Edit conflict

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A representation of an edit conflict. To resolve the conflict, the goat lover must choose whether to keep their changes or merge them with the cat lover's.

An edit conflict is a computer problem that may occur when multiple editors edit the same file during a short time period.


The conflict occurs when an editor gets a copy of a shared document file, changes the copy, and attempts to save the changes to the original file, which has been altered by another editor after the copy was obtained.


The simplest way to resolve an edit conflict is to ignore intervening edits and overwrite the current file. This may lead to a substantial loss of information, and alternative methods are often employed to resolve or prevent conflicts.

  • Manual resolution, where the editor determines which version to retain and may manually incorporate edits into the current version of the file.
  • Store backupa backup, or data backup is a copy of computer data taken and stored elsewhere so that it may be used to restore the original after a data loss event or file comparisons of each edit, so there are backups changes of the file once the original is overwritten. Backups can be used to recover data after its loss from data deletion or corruption, or to recover data from an earlier time. Backups provide a simple form of disaster recovery; however not all backup systems are able to reconstitute a computer system or other complex configuration such as a computer cluster, active directory server, or database server. A backup system contains at least one copy of all data considered worth saving. The data storage requirements can be large. An information repository model may be used to provide structure to this storage. There are different types of data storage devices used for copying backups of data that is already in secondary storage onto archive . There are also different ways these devices can be arranged to provide geographic dispersion, data security, and Portability. Data is selected, extracted, and manipulated for storage. The process can include methods for dealing with live data, including open files, as well as compression, encryption, and de-duplication. Additional techniques apply to enterprise client-server backup. Backup schemes may include dry runs that validate the reliability of the data being backed up. There are limitations[5] and human factors involved in any backup scheme.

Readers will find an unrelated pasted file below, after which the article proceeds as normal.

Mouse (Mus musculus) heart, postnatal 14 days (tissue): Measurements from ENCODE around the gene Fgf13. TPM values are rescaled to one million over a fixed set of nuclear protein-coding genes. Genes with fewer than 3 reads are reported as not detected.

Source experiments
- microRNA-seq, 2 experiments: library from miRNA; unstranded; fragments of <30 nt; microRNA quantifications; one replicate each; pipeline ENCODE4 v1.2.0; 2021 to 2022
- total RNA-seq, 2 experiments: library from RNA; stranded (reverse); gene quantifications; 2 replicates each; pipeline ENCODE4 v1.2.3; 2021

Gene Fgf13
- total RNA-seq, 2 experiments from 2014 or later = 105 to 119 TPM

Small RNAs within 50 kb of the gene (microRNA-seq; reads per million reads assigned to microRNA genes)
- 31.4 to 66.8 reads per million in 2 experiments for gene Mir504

• File locking, which limits the file to one editor at a time to prevent edit conflicts. File locking is a mechanism that restricts access to a computer file, or to a region of a file, by allowing only one user or process to modify or delete it at a specific time and to prevent reading of the file while it's being modified or deleted.

Systems implement locking to prevent the classic interceding update scenario, which is a typical example of a race condition, by enforcing the serialization of update processes to any given file. The following example illustrates the interceding update problem:

   Process A reads a customer record from a file containing account information, including the customer's account balance and phone number.
   Process B now reads the same record from the same file, so it has its own copy.
   Process A changes the account balance in its copy of the customer record and writes the record back to the file.
   Process B, which still has the original stale value for the account balance in its copy of the customer record, updates the account balance and writes the customer record back to the file.
   Process B has now written its stale account-balance value to the file, causing the changes made by process A to be lost.

Most operating systems support the concept of record locking, which means that individual records within any given file may be locked, thereby increasing the number of concurrent update processes. Database maintenance uses file locking, whereby it can serialize access to the entire physical file underlying a database. Although this does prevent any other process from accessing the file, it can be more efficient than individually locking many regions in the file by removing the overhead of acquiring and releasing each lock.

Poor use of file locks, like any computer lock, can result in poor performance or in deadlocks. File locking may also refer to additional security applied by a computer user either by using Windows security, NTFS permissions or by installing a third party file locking software. Computer writer Gary B. Shelly notes that many wiki systems "will block the contributor who is attempting to edit the page from being able to do so until the contributor currently editing the page saves changes or remains idle on the page for an extended period of time."[1]